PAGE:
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Innovation Ideas for the Post COVID-19 Era

Aug. 27, 2020
Now is the time to invest in your company’s future.

It’s been a terrible few months, to say the least, with COVID-19 in our businesses, as well as the concerns we’ve all had for our families, friends and co-workers. But, this too shall pass — just not quickly enough to suit us all, I’m sure.

I expect that before the year is out, there will be a ton of surveys supported by the usual statistics and analysis addressing what distributors may have been thinking about — and plan to do — related to new business models and new innovations being thought through and adopted based on the business changes brought about by the pandemic. It’s the so-called “new normal.” Of course, there are a lot of opinions out there about what the “new normal” really means and when it will occur. Even “normal” may be a way off. One thing we can count on, however, is change.

Right now, many experts are writing articles, speaking on webinars and — before the lock-down — doing on-site seminars where they are suggesting the need for innovation and transformation of business models. While this has actually long been a topic of editorial comment, it now unfortunately is being discussed at a “35,000-foot” level by webinar sponsors and their invited speakers. While I do applaud their efforts and don’t want to sound too harsh in this article, these speakers  have at times  come across as just offering “keynote speech content” and don’t offer enough granular detail  on how and where distributors should be focusing on innovation.

About three or four years ago, in the MCA Associates’ article “The Truth About Driving Innovation — What No One Tells You,” I wrote about the dangers of expecting company leaders to go back to their respective companies after attending some “rah-rah” aspirational session. It’s always good, I believe, to reflect on past history. For instance, an Aberdeen Group study published soon after the Great Recession as the economy began to recover described the significant reductions in discretionary spending, deferred projects and capital spending, and of course the elimination of jobs and/or the reduction of work hours. I made some suggestions at the time in my company’s article “Are You Ready for a Recovery?” and would be glad to send you both articles if you contact me at the email address at the end of this article. Similar actions to those discussed back then were taken during this current pandemic crisis.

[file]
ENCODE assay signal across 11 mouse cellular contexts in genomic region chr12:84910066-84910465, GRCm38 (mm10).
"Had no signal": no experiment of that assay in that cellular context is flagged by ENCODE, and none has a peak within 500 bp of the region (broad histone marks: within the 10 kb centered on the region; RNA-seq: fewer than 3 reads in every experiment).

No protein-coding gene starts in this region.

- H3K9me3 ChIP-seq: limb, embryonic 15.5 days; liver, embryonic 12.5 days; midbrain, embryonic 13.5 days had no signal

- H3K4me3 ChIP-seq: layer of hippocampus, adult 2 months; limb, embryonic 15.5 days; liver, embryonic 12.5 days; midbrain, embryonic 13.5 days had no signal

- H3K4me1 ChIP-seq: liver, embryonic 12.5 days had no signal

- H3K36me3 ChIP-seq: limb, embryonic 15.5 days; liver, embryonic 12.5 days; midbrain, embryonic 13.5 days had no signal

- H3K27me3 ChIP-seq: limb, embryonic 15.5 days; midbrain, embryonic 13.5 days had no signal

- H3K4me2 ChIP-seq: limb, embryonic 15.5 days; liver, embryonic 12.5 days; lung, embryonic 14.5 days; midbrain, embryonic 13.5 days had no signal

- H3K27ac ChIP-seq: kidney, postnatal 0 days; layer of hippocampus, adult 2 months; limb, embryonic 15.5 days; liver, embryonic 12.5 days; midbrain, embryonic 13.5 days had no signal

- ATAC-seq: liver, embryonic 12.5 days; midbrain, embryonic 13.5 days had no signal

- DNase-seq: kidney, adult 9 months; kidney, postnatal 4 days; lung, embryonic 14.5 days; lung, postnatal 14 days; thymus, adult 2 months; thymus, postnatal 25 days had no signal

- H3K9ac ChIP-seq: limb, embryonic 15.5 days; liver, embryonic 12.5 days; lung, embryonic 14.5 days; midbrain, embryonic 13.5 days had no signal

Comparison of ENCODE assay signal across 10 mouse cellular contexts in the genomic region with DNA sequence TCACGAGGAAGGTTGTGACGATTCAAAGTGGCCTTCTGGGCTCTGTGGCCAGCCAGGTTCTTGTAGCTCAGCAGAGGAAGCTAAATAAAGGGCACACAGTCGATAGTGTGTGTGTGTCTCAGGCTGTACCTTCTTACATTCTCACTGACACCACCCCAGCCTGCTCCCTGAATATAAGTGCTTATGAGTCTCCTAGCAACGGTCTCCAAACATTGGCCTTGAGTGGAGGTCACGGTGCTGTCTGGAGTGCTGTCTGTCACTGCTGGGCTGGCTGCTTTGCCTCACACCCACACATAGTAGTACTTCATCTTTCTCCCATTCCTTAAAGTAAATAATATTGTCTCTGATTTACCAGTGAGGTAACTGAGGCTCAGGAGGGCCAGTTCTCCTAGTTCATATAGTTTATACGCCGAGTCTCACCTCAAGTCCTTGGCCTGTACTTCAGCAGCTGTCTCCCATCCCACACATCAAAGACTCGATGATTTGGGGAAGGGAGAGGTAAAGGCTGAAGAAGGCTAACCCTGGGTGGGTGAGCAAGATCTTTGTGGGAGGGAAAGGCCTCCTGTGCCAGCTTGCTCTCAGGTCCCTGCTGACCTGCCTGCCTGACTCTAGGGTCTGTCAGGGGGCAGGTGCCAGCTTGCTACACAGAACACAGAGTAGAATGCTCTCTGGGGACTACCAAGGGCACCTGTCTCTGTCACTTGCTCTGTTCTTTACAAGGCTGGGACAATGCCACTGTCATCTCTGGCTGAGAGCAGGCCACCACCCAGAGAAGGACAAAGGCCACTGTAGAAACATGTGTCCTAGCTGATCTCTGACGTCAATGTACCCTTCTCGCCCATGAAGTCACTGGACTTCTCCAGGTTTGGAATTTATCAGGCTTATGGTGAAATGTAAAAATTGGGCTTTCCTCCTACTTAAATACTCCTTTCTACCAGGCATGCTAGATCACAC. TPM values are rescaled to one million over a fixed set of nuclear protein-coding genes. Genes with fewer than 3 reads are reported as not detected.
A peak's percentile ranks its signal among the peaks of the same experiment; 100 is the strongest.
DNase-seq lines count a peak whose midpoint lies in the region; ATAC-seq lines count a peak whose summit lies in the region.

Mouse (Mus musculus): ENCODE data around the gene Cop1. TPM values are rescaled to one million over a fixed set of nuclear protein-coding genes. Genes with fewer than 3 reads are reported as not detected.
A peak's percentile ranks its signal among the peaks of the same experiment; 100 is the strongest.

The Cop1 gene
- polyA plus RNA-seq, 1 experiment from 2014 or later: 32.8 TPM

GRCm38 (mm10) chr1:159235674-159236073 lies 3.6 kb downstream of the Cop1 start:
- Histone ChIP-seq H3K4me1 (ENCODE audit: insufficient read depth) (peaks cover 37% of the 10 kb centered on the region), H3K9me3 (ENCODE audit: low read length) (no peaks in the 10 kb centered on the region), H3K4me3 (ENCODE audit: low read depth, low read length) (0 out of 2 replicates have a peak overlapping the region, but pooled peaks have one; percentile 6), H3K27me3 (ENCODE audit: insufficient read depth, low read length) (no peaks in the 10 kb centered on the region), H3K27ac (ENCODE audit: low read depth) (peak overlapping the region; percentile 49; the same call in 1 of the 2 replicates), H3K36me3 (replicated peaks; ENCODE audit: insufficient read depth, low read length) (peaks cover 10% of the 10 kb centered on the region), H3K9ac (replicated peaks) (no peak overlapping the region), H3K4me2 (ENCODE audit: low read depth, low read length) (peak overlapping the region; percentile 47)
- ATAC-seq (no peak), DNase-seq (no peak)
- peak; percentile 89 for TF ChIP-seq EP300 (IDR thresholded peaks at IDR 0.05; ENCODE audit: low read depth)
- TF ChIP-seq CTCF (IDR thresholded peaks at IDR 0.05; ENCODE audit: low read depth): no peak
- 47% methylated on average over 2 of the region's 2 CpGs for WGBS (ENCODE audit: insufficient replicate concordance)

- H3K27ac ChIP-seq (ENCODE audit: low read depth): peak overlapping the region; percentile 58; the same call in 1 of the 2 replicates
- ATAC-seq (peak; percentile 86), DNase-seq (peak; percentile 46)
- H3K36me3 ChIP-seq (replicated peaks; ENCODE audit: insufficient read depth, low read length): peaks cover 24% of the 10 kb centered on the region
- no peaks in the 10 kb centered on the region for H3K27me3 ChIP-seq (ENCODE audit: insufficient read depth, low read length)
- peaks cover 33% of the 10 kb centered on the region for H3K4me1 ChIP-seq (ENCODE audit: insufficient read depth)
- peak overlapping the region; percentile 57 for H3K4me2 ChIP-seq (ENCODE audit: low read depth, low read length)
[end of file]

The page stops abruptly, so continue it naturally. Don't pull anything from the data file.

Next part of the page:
So, what will happen this time around, as we go back to work and return to some version of “normal”? For those organizations that did little since the last crisis in the way of differentiating improvements in business processes, technology, organizational structure, etc., it may be “make or break time.” It may be a real challenge for small and some mid-size companies. These businesses have the distinct disadvantage of having fewer financial, human and real estate resources. Smaller organizations must actually make smarter, more precise but practical decisions with their available resources.

Innovation is achievable in phases if planned from the start as a way of mitigating business risks. Several activities within your “total value stream” may be involved.  The value stream tracks a piece of business as it moves from initial order to cash flow, moving through sales and marketing, order quotation, order management, supply chain, warehouse/distribution, finance & cash flow and returns, corrections, etc. There’s a long list of things to think about as we emerge from this crisis, including the more granular considerations within your value stream mentioned above. Here are a few examples of them.